"FERN HILL"- This original residence noted as 'The Cottage', Mulgoa has been a subject of many historians and architects research. This early Australian cottage is where Edward and his brothers lived while developing their separate homesteads 'Glenmore', 'Winbourn' & 'Fernhill'. Helen Proudfoot's gives a clear summary of the actual events of this early cottage - quote "The cottage was begun in 1811 by William Cox for his sons and the earliest part of the house with jerkin-head gables, is thought to date from this time. It reached it's present form by 1820 with the extension of the house by another room and the extension of the roof to form a double-pitched hip encompassing the verandahs - thus evolving to the well known typical early colonial homestead shape. The walls are brick-nogged and covered with weatherboard, the roof's original shingles were replaced by early zinc coated roofing tiles c.1850 and there was a detached rear kitchen, which was later replaced. Beautifully sited on a small rise near Mulgoa Creek the Cottage is one of the earliest and most important Colonial houses and still retains it fine rural setting."end (SeeWm.Cox Builder)

"FERNHILL" - This grand and beautiful mansion is a legacy from Cox settlers in the Mulgoa Valley. Completed c.1842 this beautiful home is set high on a hill, overlooking original 'Fern Hill' and romantic St.Thomas Church. As Helen Proudfoot states "It is a finely finished Greek Revival stone house, with a semi-circular bay commanding a fine view over the valley, church and old cottage".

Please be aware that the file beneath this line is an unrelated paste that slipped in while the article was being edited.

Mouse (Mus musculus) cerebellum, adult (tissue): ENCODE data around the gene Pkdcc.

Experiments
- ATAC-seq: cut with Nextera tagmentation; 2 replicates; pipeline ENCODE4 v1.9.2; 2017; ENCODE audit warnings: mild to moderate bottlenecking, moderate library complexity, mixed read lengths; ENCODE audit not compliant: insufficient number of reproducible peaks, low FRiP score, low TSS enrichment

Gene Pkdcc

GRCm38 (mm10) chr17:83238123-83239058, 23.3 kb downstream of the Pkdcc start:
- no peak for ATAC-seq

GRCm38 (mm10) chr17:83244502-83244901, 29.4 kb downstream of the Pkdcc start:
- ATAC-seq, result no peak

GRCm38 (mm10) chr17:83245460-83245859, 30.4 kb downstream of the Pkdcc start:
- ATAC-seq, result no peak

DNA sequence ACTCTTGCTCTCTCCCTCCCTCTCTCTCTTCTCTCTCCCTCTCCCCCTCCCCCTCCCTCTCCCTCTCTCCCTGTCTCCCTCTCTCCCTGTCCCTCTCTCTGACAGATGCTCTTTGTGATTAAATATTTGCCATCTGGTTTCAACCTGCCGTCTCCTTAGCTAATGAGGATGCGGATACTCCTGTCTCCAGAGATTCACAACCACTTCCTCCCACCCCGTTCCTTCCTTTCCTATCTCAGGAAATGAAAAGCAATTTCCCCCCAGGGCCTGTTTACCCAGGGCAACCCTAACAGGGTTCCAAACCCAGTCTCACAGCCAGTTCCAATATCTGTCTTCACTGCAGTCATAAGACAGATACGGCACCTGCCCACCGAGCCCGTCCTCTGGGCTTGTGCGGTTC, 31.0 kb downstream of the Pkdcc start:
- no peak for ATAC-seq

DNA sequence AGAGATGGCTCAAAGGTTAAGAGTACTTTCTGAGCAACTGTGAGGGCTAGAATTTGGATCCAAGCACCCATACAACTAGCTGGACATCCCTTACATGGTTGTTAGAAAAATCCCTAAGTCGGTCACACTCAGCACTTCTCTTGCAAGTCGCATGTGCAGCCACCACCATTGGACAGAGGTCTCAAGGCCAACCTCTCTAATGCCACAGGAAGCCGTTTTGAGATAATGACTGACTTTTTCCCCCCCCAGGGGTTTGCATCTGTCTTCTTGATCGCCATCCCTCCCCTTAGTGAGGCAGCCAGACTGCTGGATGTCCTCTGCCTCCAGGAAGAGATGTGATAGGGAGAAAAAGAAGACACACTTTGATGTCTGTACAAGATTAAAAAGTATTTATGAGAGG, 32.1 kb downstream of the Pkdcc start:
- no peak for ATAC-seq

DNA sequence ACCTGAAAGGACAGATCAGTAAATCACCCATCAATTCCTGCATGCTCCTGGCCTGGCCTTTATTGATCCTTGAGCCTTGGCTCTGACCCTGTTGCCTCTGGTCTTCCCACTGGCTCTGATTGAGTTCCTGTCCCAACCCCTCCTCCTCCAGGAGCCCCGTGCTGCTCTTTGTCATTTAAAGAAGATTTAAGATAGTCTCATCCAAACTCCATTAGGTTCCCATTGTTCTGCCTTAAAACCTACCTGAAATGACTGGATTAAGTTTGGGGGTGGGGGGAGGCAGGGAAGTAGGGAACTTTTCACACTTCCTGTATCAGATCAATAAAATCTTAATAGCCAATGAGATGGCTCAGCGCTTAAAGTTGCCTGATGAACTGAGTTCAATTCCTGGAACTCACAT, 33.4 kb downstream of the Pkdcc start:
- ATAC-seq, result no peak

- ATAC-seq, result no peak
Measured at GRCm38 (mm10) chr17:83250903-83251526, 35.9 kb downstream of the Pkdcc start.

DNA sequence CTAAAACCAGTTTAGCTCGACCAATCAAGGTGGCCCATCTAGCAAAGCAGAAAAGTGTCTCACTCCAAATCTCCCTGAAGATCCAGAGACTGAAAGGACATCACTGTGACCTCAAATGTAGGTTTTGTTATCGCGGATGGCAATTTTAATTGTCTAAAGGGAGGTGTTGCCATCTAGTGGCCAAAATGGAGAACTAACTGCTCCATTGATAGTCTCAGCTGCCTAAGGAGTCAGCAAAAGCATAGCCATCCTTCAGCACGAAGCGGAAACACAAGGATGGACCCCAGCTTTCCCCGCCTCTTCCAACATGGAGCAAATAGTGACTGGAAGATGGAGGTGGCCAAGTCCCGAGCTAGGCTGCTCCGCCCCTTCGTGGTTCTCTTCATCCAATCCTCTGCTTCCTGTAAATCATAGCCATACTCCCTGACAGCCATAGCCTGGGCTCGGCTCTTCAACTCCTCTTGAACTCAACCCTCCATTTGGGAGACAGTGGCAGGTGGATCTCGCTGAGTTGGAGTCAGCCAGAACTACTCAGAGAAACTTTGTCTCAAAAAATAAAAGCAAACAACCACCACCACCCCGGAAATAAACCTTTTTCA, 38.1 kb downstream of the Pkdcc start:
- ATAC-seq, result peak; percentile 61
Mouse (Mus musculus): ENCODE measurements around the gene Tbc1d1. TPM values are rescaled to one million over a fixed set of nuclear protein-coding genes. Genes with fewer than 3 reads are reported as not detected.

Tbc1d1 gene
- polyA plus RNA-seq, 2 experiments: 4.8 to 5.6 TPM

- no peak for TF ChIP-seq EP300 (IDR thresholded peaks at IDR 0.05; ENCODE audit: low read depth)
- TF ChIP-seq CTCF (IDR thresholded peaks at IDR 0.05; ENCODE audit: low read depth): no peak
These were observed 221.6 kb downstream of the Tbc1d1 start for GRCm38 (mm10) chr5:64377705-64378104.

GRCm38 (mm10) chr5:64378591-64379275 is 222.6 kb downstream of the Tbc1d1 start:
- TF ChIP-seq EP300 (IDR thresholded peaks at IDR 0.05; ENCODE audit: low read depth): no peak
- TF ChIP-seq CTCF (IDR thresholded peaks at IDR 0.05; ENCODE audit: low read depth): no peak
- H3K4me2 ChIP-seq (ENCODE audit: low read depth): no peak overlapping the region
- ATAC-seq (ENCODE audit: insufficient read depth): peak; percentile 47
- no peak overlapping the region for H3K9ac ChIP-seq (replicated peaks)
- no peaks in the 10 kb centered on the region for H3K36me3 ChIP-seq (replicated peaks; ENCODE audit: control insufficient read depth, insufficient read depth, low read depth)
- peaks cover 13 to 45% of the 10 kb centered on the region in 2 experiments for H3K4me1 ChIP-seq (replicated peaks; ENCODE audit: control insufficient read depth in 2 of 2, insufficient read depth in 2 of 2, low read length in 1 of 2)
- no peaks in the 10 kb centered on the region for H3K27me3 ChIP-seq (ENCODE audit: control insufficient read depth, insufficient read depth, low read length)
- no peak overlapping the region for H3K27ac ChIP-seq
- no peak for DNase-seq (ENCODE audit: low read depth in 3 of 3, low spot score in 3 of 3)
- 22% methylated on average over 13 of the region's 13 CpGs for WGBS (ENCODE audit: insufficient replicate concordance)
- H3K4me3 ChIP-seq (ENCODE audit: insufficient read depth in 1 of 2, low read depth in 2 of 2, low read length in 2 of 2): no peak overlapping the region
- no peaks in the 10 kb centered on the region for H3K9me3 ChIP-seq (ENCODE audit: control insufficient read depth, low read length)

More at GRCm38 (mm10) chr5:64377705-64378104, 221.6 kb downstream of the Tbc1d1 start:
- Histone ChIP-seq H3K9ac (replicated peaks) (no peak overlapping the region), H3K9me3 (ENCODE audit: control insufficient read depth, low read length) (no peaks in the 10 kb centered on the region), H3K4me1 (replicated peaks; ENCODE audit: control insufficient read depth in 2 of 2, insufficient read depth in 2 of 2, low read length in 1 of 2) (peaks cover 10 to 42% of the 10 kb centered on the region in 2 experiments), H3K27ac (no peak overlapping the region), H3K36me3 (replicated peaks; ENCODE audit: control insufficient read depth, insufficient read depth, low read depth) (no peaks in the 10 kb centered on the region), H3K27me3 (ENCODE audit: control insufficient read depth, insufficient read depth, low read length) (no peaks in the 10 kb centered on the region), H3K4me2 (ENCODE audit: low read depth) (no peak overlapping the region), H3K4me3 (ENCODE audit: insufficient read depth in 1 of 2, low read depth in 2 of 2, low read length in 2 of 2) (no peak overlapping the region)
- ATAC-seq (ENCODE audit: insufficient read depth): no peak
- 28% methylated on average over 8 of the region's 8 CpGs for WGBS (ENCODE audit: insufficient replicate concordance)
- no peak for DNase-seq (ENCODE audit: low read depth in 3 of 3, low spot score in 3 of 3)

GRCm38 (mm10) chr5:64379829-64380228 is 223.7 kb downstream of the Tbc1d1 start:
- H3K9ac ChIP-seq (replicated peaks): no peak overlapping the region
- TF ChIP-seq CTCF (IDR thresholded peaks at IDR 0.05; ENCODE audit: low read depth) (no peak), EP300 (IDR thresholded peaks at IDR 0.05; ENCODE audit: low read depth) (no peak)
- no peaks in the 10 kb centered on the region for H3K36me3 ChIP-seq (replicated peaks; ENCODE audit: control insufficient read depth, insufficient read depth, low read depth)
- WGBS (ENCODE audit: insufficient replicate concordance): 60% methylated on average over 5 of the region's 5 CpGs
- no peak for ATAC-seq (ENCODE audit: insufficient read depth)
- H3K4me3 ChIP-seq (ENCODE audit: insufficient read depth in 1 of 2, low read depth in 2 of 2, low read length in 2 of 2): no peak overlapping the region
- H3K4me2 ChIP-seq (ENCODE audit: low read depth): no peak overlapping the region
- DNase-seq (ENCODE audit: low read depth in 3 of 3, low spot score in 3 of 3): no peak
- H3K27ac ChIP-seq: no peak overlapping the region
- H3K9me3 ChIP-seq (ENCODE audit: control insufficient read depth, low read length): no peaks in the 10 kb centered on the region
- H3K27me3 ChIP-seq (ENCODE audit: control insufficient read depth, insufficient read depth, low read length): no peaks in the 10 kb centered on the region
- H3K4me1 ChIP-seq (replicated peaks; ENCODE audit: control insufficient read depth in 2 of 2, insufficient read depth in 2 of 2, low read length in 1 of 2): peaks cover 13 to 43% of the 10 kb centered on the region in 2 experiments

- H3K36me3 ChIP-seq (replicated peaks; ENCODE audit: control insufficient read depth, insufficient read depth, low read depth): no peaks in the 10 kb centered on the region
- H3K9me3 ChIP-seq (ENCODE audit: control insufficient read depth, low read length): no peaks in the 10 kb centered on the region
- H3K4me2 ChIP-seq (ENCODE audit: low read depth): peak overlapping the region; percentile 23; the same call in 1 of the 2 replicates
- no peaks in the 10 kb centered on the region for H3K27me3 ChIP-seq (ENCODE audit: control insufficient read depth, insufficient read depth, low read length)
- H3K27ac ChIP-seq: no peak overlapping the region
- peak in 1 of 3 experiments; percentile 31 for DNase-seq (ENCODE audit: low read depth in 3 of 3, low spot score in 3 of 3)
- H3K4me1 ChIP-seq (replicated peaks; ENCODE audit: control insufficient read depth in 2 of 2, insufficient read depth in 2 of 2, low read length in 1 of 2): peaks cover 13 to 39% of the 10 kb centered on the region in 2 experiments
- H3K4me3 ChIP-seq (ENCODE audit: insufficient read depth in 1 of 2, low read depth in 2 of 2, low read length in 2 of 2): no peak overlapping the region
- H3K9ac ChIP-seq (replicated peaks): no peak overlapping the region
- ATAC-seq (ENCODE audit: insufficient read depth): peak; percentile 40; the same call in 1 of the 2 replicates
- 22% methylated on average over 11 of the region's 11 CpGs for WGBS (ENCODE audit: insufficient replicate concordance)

Some 20 Stone Masons were brought from Ireland to construct the home and outbuildings over a four year period. It is hard to imagaine how the pillars were cut from one piece of stone, quarried on the property and moved into place without the help of our modern day machinery. The windows are etched from the main stone wall, while rich Cedar was used for entry door. Each solid timber beam of the curved veranda roof was shaped to create a graceful effect. Every wall in the home is 2'6" thick, while underground cellars stored wine from their own vineyards. The scenic drive toward the house deserves a second look, as it is developed with the use of native trees exclusively, which compliment this graceful house in the scenic Australian countryside.

Although we were unable to visit, it remains a part of our history. On a day some years ago, as we stood in front of the imposing front gates, we were greeted by 'obscure' security, who told us that the property was owned by 'trillionairs'. In October 1996 my relative Robin Hirst sent a newspaper clipping which spoke of the sale of 'Fernhill' for around 37 million dollars $37,000,000. 'FERNHILL' was the home of Edward Cox and Jane Maria Brooks d/o Capt.Richard Brooks. Issue - Edward King Cox (Hon); Richard William Cox; James Charles Cox; Christiana Cox; Emma Cox (unm); Jane Maria Cox (d.y.); Rebecca Cox (d.y.); Charlotte Cox (unm).

'BURRUNDULLA' at Mudgee was first taken up by William's two sons George and Henry Cox, later becoming solely owned by George. This passed to George's son George Henry who built the present and most beautiful house in 1864. When George married in 1822 he went to live at 'Winbourn' which he named after his father's birthplace 'Wimborne' Dorset. The many letters written by George to his son George Henry, are the subject of a book published privately by G.C.Cox, R.W.Cox & E.Hickson.

These letters are a marvellous record of the 'day to day' lives of these pioneers on 'Burrundulla' and 'Winbourn' working from daylight to dark, to make great progress in this land of 'milk and honey'. These letters written 1846-1849 give a detailed account of pastoral pursuits and of close family life in earlier times. I have handwritten copies from Frances (nee Cox) which I treasure.